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Article: Retrospective analysis of patients with nasopharyngeal carcinoma treated during 1976-1985: Survival after local recurrence

TitleRetrospective analysis of patients with nasopharyngeal carcinoma treated during 1976-1985: Survival after local recurrence
Authors
KeywordsRecurrent nasopharyngeal carcinoma
Long-term local control and survival
Late radiation-induced complications
Associated regional/distant failures
Aggressive reirradiation
Issue Date1993
Citation
International Journal of Radiation Oncology - Biology - Physics, 1993, v. 26, n. 5, p. 773-782 How to Cite?
AbstractPurpose: To study the value of re-irradiation, the overall survival and pattern of failures for patients with nasopharyngeal recurrence. Methods and Materials: All the 891 patients with local recurrence following radiotherapy for nasopharyngeal carcinoma during 1976-1981 were retrospectively analyzed. Only 70% of them had local failure alone at the time of detection, and the T-stage distribution (by Ho's system) was 31% rT1, 16% rT2, 51% rT3, and 1% rT?. Seven hundred and six (79%) patients had been reirradiated with various techniques and doses. Among those who failed, 50 had further irradiation. Results: The overall 5- and 10-year actuarial cancer-specific survival rates were 14% and 9%, respectively. Patients with rT3 disease had the worst prognosis. Successful local salvage was achieved in 32% of those re-irradiated (26% of the whole series). The highest control rate was achieved by those treated with external radiotherapy to 60 Gy (equivalent) or above. Only 8 50 patients responded to the third course of radiotherapy. The cumulative incidence of late post-reirradiation sequelae was 24%, and the treatment mortality rate 1.8%. Besides local failure, 54% had regional relapse and/or distant metastasis. Thus, only 16% of recurrent patients were totally disease-free at final assessment. Conclusion: The overall prognosis for patients with nasopharyngeal recurrence was grave. High dose re-irradiation could achieve successful local salvage in a substantial number of patients with early recurrence, but late complications did occur. Furthermore, high incidence of failure at other sites was observed. © 1993.
Persistent Identifierhttp://hdl.handle.net/10722/213850
ISSN
2015 Impact Factor: 4.495
2015 SCImago Journal Rankings: 2.274

 

DC FieldValueLanguage
dc.contributor.authorLee, Anne W M-
dc.contributor.authorLaw, Stephen C K-
dc.contributor.authorFoo, William-
dc.contributor.authorPooh, Y. F.-
dc.contributor.authorCheung, Fred K.-
dc.contributor.authorChan, David K K-
dc.contributor.authorTung, Stewart Y.-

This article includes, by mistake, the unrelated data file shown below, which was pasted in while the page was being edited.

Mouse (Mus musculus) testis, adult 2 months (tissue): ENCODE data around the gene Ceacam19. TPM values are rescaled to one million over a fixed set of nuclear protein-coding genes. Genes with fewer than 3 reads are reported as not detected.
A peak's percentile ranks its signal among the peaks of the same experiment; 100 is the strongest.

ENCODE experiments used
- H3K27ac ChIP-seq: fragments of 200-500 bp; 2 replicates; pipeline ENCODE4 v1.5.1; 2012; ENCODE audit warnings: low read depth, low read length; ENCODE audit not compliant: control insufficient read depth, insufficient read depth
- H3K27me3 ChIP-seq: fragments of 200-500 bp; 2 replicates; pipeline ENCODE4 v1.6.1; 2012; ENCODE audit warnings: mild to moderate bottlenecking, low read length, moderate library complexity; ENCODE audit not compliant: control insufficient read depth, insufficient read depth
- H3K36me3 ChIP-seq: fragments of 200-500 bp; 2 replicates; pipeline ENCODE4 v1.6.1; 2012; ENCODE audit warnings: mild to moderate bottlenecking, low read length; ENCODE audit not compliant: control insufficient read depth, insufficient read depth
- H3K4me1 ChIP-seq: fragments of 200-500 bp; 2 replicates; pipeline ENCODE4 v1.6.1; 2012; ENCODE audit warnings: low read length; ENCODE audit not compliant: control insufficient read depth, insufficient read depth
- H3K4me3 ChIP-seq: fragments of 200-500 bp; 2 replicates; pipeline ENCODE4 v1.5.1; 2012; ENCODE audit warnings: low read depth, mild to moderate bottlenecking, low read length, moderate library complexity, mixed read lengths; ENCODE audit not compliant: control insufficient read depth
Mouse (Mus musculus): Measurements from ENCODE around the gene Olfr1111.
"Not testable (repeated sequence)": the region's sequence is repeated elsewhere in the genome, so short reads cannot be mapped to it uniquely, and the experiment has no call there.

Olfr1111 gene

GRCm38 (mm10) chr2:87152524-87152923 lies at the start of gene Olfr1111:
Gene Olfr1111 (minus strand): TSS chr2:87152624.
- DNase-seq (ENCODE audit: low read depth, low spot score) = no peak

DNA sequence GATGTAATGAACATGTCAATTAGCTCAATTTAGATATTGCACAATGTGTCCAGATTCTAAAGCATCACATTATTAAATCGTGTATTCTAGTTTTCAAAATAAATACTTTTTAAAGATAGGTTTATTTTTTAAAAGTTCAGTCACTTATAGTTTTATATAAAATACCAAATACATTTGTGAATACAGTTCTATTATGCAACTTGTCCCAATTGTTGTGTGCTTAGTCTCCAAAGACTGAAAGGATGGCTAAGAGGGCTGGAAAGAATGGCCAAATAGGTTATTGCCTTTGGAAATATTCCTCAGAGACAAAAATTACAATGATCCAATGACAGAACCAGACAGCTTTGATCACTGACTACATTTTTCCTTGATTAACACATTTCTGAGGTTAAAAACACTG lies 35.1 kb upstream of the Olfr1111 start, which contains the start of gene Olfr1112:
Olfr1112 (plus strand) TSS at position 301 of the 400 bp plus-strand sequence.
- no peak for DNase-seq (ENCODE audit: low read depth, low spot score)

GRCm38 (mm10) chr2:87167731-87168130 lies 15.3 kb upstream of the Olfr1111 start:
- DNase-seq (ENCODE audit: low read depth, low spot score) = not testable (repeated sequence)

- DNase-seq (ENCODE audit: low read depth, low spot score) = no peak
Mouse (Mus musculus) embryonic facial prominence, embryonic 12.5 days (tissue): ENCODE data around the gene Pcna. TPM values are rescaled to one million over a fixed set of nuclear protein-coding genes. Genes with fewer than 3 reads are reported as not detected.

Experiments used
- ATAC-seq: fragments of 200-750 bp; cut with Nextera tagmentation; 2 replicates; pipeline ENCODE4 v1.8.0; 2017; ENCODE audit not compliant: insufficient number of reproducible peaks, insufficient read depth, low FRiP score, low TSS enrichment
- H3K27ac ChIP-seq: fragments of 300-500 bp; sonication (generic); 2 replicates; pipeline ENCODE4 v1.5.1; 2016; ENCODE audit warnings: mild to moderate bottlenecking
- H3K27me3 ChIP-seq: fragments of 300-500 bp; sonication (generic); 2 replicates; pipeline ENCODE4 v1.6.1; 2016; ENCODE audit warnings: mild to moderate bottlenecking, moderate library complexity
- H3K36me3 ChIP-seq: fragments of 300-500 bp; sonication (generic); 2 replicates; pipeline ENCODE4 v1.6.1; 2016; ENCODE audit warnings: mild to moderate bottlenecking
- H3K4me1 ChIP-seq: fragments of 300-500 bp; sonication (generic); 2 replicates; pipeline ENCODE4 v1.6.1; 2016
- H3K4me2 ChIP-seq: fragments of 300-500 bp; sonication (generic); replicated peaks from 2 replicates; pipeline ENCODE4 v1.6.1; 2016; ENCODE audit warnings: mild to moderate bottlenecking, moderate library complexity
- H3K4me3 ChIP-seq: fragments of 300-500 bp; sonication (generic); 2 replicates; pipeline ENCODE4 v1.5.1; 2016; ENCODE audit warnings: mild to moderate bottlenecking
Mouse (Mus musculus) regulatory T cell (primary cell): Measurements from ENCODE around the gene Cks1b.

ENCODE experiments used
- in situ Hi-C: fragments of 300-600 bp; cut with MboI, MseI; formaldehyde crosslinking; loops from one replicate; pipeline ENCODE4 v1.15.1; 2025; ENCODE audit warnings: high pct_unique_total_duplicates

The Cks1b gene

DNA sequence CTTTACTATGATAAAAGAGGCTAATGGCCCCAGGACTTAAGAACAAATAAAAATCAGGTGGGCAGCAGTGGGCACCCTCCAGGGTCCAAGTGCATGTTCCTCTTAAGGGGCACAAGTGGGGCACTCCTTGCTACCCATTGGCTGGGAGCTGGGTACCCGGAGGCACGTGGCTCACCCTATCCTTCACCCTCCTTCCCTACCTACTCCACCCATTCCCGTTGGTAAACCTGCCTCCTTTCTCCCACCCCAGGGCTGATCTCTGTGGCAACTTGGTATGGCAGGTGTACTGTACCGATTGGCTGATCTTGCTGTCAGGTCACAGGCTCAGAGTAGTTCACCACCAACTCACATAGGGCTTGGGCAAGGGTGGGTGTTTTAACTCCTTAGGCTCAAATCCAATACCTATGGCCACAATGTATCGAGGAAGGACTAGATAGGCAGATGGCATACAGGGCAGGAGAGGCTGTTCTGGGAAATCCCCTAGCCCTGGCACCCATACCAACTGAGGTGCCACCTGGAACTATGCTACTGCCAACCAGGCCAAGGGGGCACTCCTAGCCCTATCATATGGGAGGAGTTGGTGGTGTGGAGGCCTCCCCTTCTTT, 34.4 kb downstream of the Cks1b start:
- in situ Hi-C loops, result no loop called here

dc.contributor.authorThaw, Myo-
dc.contributor.authorHo, John H C-
dc.date.accessioned2015-08-19T13:40:57Z-
dc.date.available2015-08-19T13:40:57Z-
dc.date.issued1993-
dc.identifier.citationInternational Journal of Radiation Oncology - Biology - Physics, 1993, v. 26, n. 5, p. 773-782-
dc.identifier.issn0360-3016-
dc.identifier.urihttp://hdl.handle.net/10722/213850-
dc.description.abstractPurpose: To study the value of re-irradiation, the overall survival and pattern of failures for patients with nasopharyngeal recurrence. Methods and Materials: All the 891 patients with local recurrence following radiotherapy for nasopharyngeal carcinoma during 1976-1981 were retrospectively analyzed. Only 70% of them had local failure alone at the time of detection, and the T-stage distribution (by Ho's system) was 31% rT1, 16% rT2, 51% rT3, and 1% rT?. Seven hundred and six (79%) patients had been reirradiated with various techniques and doses. Among those who failed, 50 had further irradiation. Results: The overall 5- and 10-year actuarial cancer-specific survival rates were 14% and 9%, respectively. Patients with rT3 disease had the worst prognosis. Successful local salvage was achieved in 32% of those re-irradiated (26% of the whole series). The highest control rate was achieved by those treated with external radiotherapy to 60 Gy (equivalent) or above. Only 8 50 patients responded to the third course of radiotherapy. The cumulative incidence of late post-reirradiation sequelae was 24%, and the treatment mortality rate 1.8%. Besides local failure, 54% had regional relapse and/or distant metastasis. Thus, only 16% of recurrent patients were totally disease-free at final assessment. Conclusion: The overall prognosis for patients with nasopharyngeal recurrence was grave. High dose re-irradiation could achieve successful local salvage in a substantial number of patients with early recurrence, but late complications did occur. Furthermore, high incidence of failure at other sites was observed. © 1993.-
dc.languageeng-
dc.relation.ispartofInternational Journal of Radiation Oncology - Biology - Physics-
dc.subjectRecurrent nasopharyngeal carcinoma-
dc.subjectLong-term local control and survival-
dc.subjectLate radiation-induced complications-
dc.subjectAssociated regional/distant failures-
dc.subjectAggressive reirradiation-
dc.titleRetrospective analysis of patients with nasopharyngeal carcinoma treated during 1976-1985: Survival after local recurrence-
dc.typeArticle-
dc.description.natureLink_to_subscribed_fulltext-
dc.identifier.doi10.1016/0360-3016(93)90491-D-
dc.identifier.pmid8344845-
dc.identifier.scopuseid_2-s2.0-0027203745-
dc.identifier.hkuros265788-
dc.identifier.volume26-
dc.identifier.issue5-
dc.identifier.spage773-
dc.identifier.epage782-

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